This court has never been required to interpret this statute or to decide whether there are any limitations on the questions which might be raised by collateral attack. However, the federal courts, in construing 28 USCA 2255, which is substantially identical to sec. 974.06, Stats., have held that such questions as sufficiency of the evidence, propriety of jury instructions, and admission of certain evidence cannot be raised in postconviction proceedings. In Carrillo v. United States (10th Cir. 1964), 332 F.2d 202, 203, the following was stated:
"A motion under sec. 2255, like a petition for a writ of habeas corpus, may not be used as a substitute for appeal, and may be used to collaterally attack a judgment of conviction only where the constitutional rights of the accused have been violated. The sufficiency of the evidence to support a verdict of guilty cannot be raised by such a motion. Trial errors, such as erroneous admission of evidence and the giving of improper instructions to the jury, must be raised on direct appeal and do not afford a basis for collateral attack."
Similar rulings were handed down in Gaitan v. United States (10th Cir. 1963), 317 F.2d 494; Kristiansand v. United States (5th Cir. 1963), 319 F.2d 416; and Margoles v. United States (7th Cir. 1969), 407 F.2d 727, certiorari denied, 396 U.S. 833, 90 Sup. Ct. 89, 24 L. Ed. 2d 84.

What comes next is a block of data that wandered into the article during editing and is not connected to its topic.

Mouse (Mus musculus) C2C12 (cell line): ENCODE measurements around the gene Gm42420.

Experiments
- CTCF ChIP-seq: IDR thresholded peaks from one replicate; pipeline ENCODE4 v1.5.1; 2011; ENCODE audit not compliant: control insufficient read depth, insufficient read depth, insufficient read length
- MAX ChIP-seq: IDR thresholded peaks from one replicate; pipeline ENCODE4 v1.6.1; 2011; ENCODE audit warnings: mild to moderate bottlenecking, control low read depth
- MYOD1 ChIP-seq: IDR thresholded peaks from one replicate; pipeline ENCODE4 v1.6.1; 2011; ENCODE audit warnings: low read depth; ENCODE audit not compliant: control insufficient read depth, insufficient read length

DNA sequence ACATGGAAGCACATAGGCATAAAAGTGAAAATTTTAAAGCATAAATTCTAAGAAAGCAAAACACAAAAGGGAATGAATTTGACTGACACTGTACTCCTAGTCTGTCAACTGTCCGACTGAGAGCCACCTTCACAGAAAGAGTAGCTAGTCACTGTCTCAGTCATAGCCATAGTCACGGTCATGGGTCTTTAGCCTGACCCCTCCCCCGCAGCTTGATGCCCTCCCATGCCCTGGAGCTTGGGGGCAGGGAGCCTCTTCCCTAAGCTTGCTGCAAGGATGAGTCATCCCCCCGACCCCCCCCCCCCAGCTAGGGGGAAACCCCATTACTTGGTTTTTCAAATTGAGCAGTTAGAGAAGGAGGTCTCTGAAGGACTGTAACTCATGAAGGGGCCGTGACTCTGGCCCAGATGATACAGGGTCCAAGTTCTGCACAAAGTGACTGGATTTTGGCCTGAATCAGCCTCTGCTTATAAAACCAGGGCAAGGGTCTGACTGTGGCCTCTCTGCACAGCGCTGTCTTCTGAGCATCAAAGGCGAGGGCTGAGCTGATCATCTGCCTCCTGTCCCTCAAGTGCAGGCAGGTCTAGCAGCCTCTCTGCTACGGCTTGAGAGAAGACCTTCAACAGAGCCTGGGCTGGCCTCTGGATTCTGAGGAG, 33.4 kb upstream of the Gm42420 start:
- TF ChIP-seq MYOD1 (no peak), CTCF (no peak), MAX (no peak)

We think that these federal decisions are sound. To hold that a defendant has the right to attack errors in the admission of evidence or faulty jury instructions long after his conviction through the use of the postconviction relief statute would render those statutes which limit the time for appeal totally meaningless. Furthermore, merely alleging, as defendant does here, that such trial errors denied him a constitutional right to a trial by jury should not alter the basic tenor of his appeal. This is merely an attempt to appeal from the judgment of conviction on the basis that the trial court erroneously instructed the jury. Since the time for taking such appeal has long expired, defendant's appeal must be dismissed.
Since the appeal is not proper under sec. 974.06, Stats. and must be dismissed, we do not reach the remaining issue.
By the Court. — The appeal from the order of December 22, 1970, is dismissed.